Royal Pharmaceutical Society (RPS) membership rose 3 per cent in the past year, but the number of full members and fellows fell 7 per cent, C+D has learned.
Between June 2012 and June 2013, the RPS's membership grew 1,185 to 41,962. This was driven by an increase in pre-reg pharmacists – who pay an annual fee of up to £70 – and students – who benefit from free membership, the RPS told C+D this week.
Despite the overall increase, there was a 7 per cent drop in the number of members and fellows who pay up to £192 in annual RPS fees. This follows a 14 per cent fall in members and fellows the previous year.
RPS membership in numbers
|Source: RPS, June 2013|
RPS spokesperson Neal Patel told C+D that the "small decrease" in the past year had been "more than made up" by the increase in associate members. Associate membership, which mainly consists of pre-reg pharmacists, grew 1,617 over the period. Student numbers rose 1,370 to 13,200.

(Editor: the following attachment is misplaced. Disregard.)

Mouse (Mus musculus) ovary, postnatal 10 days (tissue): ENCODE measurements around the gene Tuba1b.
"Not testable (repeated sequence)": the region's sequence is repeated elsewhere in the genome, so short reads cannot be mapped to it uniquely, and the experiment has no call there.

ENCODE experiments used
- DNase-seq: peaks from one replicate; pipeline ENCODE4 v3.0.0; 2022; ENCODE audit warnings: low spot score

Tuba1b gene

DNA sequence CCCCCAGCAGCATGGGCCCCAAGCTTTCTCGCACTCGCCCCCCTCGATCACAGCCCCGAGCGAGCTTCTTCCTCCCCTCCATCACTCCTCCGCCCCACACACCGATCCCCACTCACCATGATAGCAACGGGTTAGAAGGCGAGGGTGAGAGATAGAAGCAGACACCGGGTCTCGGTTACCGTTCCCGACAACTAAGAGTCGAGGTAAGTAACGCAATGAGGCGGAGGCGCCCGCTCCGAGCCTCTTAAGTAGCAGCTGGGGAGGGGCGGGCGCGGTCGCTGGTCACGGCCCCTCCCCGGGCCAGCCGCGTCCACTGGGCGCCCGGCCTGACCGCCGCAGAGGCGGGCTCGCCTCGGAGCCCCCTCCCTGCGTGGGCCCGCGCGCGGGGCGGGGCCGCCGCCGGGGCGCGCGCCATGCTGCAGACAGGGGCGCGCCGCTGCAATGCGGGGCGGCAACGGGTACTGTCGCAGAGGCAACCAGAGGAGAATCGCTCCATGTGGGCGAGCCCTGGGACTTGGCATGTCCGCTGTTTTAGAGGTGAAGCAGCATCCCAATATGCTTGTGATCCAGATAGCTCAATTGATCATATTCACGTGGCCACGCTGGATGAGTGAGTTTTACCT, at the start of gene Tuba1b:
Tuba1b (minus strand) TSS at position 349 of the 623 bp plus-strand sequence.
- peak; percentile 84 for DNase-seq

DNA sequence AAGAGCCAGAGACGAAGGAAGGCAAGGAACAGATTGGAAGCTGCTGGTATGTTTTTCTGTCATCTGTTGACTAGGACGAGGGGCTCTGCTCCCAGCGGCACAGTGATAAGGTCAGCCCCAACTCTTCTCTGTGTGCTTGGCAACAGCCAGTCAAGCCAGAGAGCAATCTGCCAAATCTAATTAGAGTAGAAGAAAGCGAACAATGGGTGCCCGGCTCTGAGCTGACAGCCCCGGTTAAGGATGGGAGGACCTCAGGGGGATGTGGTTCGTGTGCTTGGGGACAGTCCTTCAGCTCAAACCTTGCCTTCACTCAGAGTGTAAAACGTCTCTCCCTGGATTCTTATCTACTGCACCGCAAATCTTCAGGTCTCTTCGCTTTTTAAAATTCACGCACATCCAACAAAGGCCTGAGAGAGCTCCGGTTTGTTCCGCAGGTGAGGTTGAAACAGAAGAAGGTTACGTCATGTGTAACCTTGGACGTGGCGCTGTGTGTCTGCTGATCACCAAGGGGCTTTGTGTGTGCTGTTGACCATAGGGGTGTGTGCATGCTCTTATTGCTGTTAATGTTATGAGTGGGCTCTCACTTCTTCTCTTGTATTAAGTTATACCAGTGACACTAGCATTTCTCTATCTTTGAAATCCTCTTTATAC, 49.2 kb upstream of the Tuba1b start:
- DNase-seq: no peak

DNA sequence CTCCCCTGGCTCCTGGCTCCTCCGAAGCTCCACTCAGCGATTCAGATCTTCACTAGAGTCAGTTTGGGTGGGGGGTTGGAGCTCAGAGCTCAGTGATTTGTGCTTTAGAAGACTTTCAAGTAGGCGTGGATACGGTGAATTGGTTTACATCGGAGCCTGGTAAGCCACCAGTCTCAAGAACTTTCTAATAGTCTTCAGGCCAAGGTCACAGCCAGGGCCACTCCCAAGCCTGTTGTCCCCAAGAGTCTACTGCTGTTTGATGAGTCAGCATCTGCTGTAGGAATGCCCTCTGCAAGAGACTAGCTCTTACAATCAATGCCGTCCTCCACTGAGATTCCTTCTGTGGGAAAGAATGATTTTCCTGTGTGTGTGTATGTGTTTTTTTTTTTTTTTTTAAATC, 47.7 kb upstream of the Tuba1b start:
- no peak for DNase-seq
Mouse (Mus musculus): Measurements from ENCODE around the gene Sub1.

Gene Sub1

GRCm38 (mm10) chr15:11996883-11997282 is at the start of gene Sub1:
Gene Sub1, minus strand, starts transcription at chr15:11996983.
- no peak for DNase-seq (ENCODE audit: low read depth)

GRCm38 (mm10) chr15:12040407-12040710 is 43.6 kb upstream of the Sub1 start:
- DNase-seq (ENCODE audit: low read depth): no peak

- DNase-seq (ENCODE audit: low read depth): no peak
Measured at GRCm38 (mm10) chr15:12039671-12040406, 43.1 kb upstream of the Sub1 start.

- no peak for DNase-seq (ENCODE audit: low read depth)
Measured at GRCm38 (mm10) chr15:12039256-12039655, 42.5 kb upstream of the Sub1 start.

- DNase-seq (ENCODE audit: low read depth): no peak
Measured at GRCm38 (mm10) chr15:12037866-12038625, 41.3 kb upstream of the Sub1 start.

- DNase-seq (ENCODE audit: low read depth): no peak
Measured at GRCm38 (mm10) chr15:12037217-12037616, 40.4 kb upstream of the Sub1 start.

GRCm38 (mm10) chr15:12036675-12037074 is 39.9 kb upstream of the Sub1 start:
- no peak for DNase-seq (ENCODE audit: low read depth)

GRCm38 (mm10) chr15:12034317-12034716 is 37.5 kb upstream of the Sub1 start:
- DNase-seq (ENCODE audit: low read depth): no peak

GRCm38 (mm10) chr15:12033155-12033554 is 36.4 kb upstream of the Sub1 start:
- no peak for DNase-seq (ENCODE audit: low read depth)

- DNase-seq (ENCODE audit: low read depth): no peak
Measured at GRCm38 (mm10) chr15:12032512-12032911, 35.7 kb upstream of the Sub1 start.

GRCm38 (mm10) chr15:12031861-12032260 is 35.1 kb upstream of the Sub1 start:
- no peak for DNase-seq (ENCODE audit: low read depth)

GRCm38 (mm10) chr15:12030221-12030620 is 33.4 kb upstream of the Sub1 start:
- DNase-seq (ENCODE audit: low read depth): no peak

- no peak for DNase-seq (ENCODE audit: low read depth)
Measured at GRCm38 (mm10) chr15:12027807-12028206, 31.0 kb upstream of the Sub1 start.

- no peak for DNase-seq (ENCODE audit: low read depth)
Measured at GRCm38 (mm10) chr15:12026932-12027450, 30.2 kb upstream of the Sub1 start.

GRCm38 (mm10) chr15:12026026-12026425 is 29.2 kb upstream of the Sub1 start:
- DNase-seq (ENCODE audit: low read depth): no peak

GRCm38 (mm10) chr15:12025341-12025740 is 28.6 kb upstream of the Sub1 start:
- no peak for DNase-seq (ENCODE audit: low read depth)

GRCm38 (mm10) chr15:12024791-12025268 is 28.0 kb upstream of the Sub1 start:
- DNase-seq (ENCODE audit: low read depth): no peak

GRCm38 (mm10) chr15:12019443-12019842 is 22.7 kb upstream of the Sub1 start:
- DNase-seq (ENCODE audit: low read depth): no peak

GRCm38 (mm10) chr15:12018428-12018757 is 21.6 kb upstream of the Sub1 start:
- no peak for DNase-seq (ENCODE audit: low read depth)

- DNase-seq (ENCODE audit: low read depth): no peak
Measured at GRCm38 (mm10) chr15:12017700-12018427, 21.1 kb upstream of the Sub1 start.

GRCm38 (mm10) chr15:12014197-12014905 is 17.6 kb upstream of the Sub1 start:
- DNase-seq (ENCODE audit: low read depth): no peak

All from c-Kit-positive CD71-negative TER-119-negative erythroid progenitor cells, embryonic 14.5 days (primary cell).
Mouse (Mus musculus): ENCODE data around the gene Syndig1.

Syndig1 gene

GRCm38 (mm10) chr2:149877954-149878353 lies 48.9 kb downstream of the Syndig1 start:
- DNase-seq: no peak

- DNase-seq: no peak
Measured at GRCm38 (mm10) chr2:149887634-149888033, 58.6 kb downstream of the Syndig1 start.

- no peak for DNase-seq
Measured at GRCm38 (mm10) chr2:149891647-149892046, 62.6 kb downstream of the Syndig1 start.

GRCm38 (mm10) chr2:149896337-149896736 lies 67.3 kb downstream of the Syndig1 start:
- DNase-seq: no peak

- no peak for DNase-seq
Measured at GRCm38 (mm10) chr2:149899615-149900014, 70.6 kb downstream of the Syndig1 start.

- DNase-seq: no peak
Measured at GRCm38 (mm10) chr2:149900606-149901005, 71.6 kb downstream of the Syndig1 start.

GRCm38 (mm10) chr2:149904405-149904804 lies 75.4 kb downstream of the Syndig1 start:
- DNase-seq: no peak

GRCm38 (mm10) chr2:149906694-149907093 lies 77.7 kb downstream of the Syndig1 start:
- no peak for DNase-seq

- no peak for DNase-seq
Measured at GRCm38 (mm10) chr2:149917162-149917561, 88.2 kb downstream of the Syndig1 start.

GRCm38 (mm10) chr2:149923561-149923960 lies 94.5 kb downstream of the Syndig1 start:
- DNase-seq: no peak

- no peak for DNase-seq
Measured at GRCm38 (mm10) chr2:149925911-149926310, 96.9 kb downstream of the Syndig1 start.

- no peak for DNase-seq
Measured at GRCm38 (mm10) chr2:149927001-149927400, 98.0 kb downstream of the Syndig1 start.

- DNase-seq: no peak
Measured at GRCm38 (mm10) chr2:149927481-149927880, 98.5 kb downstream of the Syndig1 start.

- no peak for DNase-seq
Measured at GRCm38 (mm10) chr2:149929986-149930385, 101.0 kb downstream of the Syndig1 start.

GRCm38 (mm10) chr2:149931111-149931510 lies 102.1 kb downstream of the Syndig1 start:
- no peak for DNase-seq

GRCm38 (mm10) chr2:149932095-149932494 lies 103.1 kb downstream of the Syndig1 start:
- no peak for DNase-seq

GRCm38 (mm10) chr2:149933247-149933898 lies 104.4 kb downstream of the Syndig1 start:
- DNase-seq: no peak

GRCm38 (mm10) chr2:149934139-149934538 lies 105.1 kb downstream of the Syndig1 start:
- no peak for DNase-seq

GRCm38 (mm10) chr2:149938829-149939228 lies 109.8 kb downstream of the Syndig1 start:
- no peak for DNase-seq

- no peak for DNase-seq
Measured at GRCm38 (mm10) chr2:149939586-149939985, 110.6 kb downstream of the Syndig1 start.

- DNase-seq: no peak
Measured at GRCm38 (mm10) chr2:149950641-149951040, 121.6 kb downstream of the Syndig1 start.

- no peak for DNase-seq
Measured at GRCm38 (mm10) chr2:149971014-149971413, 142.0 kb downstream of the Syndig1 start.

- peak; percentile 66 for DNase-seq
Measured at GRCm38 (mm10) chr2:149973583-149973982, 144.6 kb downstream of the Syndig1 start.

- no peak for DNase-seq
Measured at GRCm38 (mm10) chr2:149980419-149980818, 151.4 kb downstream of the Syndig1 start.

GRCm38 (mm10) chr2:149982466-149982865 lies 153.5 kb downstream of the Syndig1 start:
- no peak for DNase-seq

Mr Patel added that the RPS was recruiting a "substantial number" of new members, with 1,104 people joining in the first half of this year. "Later in the summer, new pharmacists will be qualifying, which is when we expect a lot more pharmacists to join," he added.
Earlier this month, the RPS launched its faculty, a professional recognition programme that aims to provide a "quality mark" to those outside pharmacy. Also this month, the professional body confirmed it would move its headquarters to a new site in central London, saving an estimated £400,000 a year in running costs.
How could the RPS attract more fee-paying members?